We stood atop a towering bridge, stories above a deep, blue, lazy river that meandered under the run-down overpass. We had just walked a mile down this seemingly abandoned railroad track in the beating Cuban Sun, happily jumping back and forth on the rails, occasionally needing to make an extra effort to avoid debris or a missing section of track. I was a part of leading a group of high school students on a trip to the economically stunted country where we are providing support to local groups in whatever way we can. On this day, we had been planting coffee, but an afternoon walk led us to this bridge. The crystal blue water was affable and accepting from the shore, but from this elevated perspective, it seemed dangerous and deceptive.
I stood in silence, leaning over the guardrail, with the group gathered behind me at a distance, close enough to see the water themselves, but far enough away that they couldn’t hear my thoughts. My focus was on the drop. Their focus was on me. We were all silently asking the same question: Should we jump?
92% is many things. It is an A+ in school, it is the best free throw percentage of all time (Shoutout Steve Nash), and it is likely the humidity in Vancouver at any given moment. In this case, a 92% is the survival rate that would constitute a successful trip in my opinion. This was, by far, the most responsibility I had ever been given in my life, so I thought a 92% rate of survival was a reasonable goal.
The group I was responsible for was not new to me, in fact we had become very close, spending every Thursday night of the previous 5 years together. It was a small community youth group that met to serve others, grow spiritually, and simply have fun together. On any given Thursday, you could find us preparing meals for a school, catching up over Vietnamese, or getting kicked out of a mall for taking a scavenger hunt too far. We had shared much laughter, tears, and time over those 5 years.
I remember someone once telling me that, “People won’t remember what you say, but they will remember who you were.” I don’t know who said it to me, but it stuck (There are so many layers to the irony here, I know). But nonetheless, this person I’ve forgotten, whose words I haven’t, guided who I wanted to be as a leader to these young people.
One of the things I always encouraged the group to do was to take risks. Whenever somebody left on a trip, or was undertaking some sort of endeavour, my parting words were always, “Be safe, but not too safe.” I constantly pushed them to try new things, step out, and not to fear failure. This was one of the main things I wanted to impress upon the group and here I stood on top of this bridge with a chance to show, rather than tell.
Leaning over the rail, I began to consider the risk involved with taking this jump. I sent the tallest person around an embankment and down to the landing area to test the depth. He took a deep breath and went under for a while...we waited in silence… he resurfaced. “I can’t touch the bottom” he called up to us. I continued to ponder.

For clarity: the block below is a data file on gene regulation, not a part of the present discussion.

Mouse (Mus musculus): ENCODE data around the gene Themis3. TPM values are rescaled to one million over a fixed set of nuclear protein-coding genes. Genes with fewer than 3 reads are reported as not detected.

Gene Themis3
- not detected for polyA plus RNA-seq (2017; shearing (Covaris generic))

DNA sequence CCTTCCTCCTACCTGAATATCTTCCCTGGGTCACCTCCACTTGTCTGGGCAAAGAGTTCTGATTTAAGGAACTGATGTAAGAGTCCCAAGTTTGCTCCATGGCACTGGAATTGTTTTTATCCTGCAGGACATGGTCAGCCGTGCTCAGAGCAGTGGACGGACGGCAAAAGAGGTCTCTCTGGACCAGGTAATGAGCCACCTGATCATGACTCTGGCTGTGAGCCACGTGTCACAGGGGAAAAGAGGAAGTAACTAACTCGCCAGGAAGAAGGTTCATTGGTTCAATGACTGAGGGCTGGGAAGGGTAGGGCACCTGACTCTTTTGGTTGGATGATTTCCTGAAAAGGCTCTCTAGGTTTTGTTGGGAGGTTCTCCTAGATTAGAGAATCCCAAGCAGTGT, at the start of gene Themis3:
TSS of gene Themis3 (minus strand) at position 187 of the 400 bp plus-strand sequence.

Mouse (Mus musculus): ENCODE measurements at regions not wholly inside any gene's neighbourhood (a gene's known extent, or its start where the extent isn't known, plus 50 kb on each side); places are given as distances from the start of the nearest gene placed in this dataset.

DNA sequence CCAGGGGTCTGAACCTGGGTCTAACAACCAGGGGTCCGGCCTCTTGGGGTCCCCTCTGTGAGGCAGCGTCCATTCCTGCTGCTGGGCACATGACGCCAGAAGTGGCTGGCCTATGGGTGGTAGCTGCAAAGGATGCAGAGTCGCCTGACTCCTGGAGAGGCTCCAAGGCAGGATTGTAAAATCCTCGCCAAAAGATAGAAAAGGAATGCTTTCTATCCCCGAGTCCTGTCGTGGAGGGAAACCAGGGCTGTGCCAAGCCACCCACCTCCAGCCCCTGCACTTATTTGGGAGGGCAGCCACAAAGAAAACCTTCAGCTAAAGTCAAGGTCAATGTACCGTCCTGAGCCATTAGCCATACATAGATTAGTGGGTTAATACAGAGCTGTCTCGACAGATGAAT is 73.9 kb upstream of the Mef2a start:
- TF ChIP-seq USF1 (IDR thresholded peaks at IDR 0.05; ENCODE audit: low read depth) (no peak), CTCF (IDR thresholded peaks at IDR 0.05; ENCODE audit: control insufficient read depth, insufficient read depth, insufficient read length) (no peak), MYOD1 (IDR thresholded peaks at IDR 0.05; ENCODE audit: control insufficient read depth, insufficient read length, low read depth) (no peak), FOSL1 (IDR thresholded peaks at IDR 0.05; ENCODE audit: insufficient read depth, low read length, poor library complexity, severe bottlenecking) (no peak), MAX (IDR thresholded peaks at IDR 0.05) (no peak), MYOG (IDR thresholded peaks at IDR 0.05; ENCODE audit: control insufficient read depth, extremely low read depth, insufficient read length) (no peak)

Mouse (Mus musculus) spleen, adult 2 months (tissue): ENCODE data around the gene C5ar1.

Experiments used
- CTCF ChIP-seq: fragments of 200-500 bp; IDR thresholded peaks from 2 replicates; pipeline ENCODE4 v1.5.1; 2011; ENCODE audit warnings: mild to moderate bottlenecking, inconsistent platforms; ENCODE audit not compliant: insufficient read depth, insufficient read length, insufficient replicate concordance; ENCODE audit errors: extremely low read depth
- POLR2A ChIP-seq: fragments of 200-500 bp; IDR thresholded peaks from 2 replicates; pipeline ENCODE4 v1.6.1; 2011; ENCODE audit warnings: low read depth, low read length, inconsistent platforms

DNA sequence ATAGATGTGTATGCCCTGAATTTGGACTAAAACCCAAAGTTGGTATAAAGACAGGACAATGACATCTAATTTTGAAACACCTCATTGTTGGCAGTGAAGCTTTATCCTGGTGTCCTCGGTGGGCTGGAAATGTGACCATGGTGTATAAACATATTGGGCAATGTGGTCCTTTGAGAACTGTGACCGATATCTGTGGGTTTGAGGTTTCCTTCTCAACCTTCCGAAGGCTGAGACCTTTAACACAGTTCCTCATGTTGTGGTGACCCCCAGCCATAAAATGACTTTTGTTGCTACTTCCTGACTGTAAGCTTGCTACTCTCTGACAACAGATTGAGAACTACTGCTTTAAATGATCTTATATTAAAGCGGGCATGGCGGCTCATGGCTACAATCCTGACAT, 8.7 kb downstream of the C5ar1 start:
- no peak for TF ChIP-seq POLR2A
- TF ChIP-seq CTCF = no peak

What is risk? What type of risk-taking did I want these students to take on? What type of risk is jumping off a bridge?
Risk is putting yourself in a situation knowing that there might be some sort of harm, danger, or loss involved. We often associate risk with physical danger, however, the more common situations we find ourselves in involve emotional risk. These are the types of risks I wanted these students to be taking.
Are you willing to risk your reputation by truly engaging with someone considered to be “below” you in social standing?
Are you willing to risk failure and humiliation by trying to greet someone in their language?
Are you willing to risk your own emotional stability by asking someone how they are doing? I mean truly asking them how they are doing and then sitting with them in their space, sharing their burdens?
My hope for City Collective is that we become a community constantly taking these risks. Risks where we know that what we stand to lose is worth losing if it means building somebody up, extending a hand, or including the excluded. Often times this loss is ourselves. Loss of reputation, loss of time, loss of material, however; a community built on self-sacrifice, willing to risk anything on behalf of others will always gain in the aggregate. This sounds a lot like the type of community Jesus wants for us; a community that knows there is no greater love than to lay down your life for others. A life lived for others. A life of perpetual risk.
So we could jump off this bridge, but what would the benefit be? It’s a risk that doesn’t benefit others and only puts ourselves in harm’s way, and though it was the type of risk we often associate with the word ‘risk’, it felt somewhat meaningless compared to some of the risks we were taking in our everyday lives.
This wasn’t risk, it was recklessness.
However, in a group of 13, I could still have one death and reach my 92% goal…